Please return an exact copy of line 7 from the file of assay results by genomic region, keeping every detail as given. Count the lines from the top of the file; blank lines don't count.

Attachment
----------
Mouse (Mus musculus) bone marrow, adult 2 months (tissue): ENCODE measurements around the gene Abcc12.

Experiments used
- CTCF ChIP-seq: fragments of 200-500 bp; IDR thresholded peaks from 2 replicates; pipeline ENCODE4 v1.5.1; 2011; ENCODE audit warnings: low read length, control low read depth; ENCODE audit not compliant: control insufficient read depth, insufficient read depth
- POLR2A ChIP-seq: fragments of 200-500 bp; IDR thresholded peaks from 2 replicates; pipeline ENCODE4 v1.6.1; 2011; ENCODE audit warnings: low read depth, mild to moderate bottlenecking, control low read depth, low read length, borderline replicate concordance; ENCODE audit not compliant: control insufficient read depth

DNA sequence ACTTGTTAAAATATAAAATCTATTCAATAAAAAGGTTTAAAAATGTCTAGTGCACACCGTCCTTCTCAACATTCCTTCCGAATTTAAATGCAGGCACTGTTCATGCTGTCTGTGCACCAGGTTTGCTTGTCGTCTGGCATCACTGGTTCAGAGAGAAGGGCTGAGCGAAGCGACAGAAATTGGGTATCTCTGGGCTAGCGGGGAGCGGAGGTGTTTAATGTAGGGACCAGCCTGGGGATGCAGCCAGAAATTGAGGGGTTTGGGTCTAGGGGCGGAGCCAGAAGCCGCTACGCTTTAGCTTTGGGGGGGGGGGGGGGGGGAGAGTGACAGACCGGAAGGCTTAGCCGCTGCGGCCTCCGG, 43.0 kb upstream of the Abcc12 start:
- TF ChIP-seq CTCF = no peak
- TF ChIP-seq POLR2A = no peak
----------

- TF ChIP-seq POLR2A = no peak